1. Enjoy Alone Time.

Learn to enjoy and even treasure the time you spend alone. Use your downtime to reflect, to plan, and to be productive. Most importantly, don’t depend on others to shore up your happiness and moods. Determine to be happy with others, but also be happy being alone.

  1. Understand that the World Owes you nothing.

Learn to enter the world prepared to work and succeed on your merit at every stage of the game because in the current economy, everybody is gaining the realisation that the world does not owe them a salary, a benefits package or a comfortable life, regardless of their preparation and schooling. So be prepared to fight for what you want and desire.

  1. Be prepared for the long haul.

Whether it’s a workout plan, a nutritional regimen, or starting a business, mentally strong people are “in it for the long haul”. There is no quick fix or immediate results anywhere. Apply your energy and time in measured doses and celebrate each milestone and increment of success on the way. Dig deep for a “staying power” and understand that genuine changes takes time.

  1. Don’t Waste Energy on Things you Can’t Control.

Mentally strong people don’t complain about bad traffic, lost luggage, or especially about other people, as they recognise that all these factors are generally beyond their control. Safe yourself sweat and heartache by recognising that the one thing you can always control is your own response and attitude.

  1. Don’t Dwell on the Past.

There is strength in acknowledging the past especially in the things learned from past experiences—but a mentally strong person is able to avoid miring their mental energy in past disappointments or in fantasies of the “glory days” gone by. Instead invest majority of your energy in creating an optimal present and greater future.

  1. Take Calculated Risks.

Be willing to take calculated risks. Learn how to weigh risks and benefits thoroughly, and fully assess the potential downsides and even the worst-case scenarios before taking any action. Look before you leap, count the cost before you set out. The more calculated risks that you take and come out successfully, the bolder and stronger you will become at spotting risks and taking even better calculated risks.

  1. Evaluate Your Core Beliefs

What are your Non-negotiable, Unalterable Terms (NUTs)? These are the beliefs about yourself, your life and the world in general that have been developed over time mostly from past experiences. Whether you’re aware of your core beliefs or not, they influence your thoughts, your behaviour and emotions. Negative core beliefs can be inaccurate and unproductive and if not checked can become a self-fulfilling prophecy.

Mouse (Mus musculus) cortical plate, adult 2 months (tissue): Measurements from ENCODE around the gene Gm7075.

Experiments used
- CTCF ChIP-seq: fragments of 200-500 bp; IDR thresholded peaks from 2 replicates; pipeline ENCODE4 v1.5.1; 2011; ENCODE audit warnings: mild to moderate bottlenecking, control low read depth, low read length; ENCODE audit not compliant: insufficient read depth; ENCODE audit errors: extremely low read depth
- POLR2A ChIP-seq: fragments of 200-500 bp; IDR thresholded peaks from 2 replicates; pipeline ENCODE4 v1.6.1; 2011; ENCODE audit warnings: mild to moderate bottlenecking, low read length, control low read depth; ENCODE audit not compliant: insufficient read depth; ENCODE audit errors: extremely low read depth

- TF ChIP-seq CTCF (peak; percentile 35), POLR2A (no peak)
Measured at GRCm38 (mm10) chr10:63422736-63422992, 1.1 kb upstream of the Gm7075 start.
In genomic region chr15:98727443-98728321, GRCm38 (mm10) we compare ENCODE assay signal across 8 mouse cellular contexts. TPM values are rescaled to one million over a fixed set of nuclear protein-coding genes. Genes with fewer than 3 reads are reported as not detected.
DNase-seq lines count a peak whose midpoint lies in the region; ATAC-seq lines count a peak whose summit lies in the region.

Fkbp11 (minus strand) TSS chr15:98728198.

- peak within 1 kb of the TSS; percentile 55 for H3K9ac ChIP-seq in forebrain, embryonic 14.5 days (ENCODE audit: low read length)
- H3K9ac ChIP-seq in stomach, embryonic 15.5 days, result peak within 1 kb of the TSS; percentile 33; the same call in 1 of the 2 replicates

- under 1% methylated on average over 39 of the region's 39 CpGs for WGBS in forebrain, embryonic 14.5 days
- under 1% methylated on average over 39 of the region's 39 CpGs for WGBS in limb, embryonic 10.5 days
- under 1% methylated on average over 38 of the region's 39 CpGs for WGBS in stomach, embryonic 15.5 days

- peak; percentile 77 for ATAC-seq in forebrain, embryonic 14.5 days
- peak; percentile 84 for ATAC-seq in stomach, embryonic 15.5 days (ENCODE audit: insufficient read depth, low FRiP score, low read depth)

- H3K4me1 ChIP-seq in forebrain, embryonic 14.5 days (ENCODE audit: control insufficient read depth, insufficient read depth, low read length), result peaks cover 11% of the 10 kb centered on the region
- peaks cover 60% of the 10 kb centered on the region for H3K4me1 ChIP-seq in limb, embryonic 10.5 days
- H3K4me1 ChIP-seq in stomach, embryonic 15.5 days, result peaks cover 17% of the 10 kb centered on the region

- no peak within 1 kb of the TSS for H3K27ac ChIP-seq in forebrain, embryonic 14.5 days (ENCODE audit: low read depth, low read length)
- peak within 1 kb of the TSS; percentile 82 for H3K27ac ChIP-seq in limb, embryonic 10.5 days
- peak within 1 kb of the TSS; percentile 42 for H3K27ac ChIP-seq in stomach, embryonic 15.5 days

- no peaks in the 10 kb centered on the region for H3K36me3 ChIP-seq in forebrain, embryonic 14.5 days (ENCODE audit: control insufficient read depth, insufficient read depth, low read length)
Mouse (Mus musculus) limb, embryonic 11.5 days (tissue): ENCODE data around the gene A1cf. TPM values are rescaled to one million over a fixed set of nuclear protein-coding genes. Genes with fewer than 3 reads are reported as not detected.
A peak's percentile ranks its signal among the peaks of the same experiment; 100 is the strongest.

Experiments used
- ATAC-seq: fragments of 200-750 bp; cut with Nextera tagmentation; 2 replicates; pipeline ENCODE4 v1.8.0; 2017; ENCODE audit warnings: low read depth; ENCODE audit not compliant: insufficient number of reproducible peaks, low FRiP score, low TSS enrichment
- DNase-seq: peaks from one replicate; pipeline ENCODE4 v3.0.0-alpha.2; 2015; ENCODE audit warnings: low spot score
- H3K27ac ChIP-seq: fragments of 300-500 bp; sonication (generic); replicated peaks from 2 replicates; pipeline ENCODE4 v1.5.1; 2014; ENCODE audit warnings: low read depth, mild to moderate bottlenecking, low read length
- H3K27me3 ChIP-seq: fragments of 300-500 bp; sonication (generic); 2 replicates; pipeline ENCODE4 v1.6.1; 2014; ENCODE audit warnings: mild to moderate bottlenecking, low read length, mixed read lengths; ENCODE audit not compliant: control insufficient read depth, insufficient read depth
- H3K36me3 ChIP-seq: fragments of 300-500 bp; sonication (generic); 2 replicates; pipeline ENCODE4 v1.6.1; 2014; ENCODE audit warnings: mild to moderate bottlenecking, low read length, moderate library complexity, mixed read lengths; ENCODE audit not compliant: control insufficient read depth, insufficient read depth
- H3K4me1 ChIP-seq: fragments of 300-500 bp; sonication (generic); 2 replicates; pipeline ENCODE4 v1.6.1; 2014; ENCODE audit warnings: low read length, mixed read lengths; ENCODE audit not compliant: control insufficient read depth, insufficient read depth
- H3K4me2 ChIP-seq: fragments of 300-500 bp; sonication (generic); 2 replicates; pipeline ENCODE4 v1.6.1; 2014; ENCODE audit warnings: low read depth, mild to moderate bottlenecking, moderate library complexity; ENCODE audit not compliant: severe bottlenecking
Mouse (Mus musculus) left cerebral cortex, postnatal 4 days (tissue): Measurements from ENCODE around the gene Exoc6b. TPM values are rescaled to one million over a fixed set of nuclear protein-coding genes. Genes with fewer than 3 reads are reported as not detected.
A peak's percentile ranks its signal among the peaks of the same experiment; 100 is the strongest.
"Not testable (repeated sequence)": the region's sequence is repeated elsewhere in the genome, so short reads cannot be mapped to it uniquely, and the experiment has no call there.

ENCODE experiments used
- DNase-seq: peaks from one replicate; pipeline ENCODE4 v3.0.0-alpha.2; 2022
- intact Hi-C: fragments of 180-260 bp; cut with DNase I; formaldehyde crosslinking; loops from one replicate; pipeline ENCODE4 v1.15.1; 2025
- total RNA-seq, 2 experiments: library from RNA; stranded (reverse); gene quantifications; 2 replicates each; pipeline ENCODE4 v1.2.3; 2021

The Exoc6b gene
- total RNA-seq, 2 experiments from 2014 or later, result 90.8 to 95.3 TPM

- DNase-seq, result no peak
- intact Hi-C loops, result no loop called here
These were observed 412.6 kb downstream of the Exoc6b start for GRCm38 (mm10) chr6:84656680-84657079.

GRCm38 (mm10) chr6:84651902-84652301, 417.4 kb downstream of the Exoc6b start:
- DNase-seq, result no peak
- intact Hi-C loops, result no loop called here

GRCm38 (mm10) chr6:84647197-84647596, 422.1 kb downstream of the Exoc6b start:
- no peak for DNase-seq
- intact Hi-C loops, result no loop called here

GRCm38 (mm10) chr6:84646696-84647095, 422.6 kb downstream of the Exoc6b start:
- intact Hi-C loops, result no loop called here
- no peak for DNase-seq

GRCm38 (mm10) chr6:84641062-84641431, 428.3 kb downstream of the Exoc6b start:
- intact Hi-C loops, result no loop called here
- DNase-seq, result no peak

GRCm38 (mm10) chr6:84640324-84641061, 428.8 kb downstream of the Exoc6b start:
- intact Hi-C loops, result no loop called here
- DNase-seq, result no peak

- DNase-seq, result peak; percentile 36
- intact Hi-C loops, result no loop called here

Identify and evaluate your core beliefs and where necessary modify them purposefully and intentionally with hard work, it can change the entire course of your life.

  1. Practice Tolerating Discomfort

Some discomfort is often necessary for greater gain, and tolerating them will help make your vision a reality, one small step at a time. Being mentally strong doesn’t mean you don’t experience emotions rather, it helps you to become acutely aware of your emotions and make the best choice about how to respond. Mental strength is about accepting your feelings without being controlled by them.

It involves knowing when it makes sense to behave contrary to your emotions like stepping out of your comfort zone to challenge yourself. Tolerating uncomfortable emotions takes practice, but it becomes easier as your confidence grows.

  1. Expend Your Mental Energy Wisely

Ruminating about things you can’t control drains your mental energy. The more you think about negative problems that you can’t solve, the less energy you will have leftover for creative endeavours. Focus on what is only within your control, save your mental energy for productive tasks, such as solving problems or setting goals. When your thoughts aren’t productive, make a conscious effort to shift your mental energy to more helpful topics. The more you practice expending your mental energy wisely, the more it will grow and become a habit.

  1. 14. Reflect on Your Progress Daily

Create time to reflect on your progress toward developing mental strength by asking yourself what you’ve learned about your thoughts, emotions and behaviour at the end of each day. Consider what you hope to improve upon from today and accomplish tomorrow. Developing mental strength is a work in progress, there will be times when it seems more difficult than others, but by reflecting upon your progress daily, you can reinforce your ability to reach your definition of success while living according to your values.

 

 

SELF-SABOTAGING BEHAVIOURS AND HOW TO OVERCOME THEM


Check yourself before you wreck yourself!

Sometimes we make mistakes because mistakes are inevitable, no matter how much time and thought you put into a plan. Other blunders are the result of laziness, rashness, inflexibility or plain arrogance. Honest mistakes can be costly and are very frustrating, but mindless and avoidable errors are especially very expensive and gut ranching. The knowledge that a misstep could have been avoided is the bane of every thoughtful person.